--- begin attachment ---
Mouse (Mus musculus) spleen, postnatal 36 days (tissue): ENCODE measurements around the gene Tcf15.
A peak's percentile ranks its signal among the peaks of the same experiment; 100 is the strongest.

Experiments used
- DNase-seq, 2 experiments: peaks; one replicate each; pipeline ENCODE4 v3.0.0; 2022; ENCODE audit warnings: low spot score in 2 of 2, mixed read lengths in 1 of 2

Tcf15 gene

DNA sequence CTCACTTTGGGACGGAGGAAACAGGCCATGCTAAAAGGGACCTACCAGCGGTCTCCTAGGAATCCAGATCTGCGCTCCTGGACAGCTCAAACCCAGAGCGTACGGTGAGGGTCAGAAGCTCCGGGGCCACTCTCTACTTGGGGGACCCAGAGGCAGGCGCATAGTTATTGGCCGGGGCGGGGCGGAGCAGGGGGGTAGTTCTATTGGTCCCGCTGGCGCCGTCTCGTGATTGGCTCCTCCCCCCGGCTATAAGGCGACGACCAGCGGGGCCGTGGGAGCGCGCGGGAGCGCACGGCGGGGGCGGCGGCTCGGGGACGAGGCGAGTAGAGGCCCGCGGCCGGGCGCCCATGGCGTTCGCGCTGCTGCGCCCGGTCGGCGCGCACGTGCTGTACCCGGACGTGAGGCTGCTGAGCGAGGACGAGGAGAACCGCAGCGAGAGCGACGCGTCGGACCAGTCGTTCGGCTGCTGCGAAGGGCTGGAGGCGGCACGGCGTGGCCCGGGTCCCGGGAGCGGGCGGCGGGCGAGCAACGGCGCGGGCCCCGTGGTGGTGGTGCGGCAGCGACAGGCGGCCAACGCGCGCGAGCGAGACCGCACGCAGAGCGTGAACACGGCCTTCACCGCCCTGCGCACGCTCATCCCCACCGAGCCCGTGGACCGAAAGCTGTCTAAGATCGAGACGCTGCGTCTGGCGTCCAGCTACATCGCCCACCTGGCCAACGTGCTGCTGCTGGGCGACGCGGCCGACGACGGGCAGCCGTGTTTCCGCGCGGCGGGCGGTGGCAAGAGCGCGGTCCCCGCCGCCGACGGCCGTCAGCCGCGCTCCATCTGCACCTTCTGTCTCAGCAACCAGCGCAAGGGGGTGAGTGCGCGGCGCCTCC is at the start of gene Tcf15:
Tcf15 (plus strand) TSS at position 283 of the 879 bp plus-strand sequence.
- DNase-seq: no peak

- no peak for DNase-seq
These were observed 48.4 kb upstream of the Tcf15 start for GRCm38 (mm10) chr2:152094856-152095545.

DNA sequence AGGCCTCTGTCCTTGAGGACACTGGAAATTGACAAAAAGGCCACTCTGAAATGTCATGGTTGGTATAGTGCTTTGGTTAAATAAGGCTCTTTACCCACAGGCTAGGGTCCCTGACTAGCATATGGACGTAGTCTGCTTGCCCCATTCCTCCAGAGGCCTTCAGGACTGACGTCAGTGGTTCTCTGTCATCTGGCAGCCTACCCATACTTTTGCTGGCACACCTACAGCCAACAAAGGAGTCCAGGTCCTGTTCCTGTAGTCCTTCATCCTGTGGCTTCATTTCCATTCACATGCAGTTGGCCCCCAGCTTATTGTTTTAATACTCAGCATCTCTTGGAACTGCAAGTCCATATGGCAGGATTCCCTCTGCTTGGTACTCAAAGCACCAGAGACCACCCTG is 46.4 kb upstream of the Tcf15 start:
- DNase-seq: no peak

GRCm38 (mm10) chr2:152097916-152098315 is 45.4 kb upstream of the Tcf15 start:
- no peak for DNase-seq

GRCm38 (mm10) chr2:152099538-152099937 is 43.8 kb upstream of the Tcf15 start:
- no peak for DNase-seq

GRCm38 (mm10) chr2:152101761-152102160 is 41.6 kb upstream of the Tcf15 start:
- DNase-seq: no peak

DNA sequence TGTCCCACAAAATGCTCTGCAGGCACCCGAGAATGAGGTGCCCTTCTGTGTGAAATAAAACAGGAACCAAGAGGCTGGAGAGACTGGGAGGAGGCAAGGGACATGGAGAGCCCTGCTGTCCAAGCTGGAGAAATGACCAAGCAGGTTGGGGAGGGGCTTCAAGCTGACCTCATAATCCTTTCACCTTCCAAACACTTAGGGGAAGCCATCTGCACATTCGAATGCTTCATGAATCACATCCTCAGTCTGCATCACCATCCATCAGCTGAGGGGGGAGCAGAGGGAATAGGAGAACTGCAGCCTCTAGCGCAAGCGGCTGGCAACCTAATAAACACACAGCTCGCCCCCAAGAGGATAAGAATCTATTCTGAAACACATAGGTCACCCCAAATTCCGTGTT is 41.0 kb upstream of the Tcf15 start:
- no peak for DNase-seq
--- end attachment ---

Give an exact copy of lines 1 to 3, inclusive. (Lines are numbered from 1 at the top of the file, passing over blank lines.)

Mouse (Mus musculus) spleen, postnatal 36 days (tissue): ENCODE measurements around the gene Tcf15.
A peak's percentile ranks its signal among the peaks of the same experiment; 100 is the strongest.

Experiments used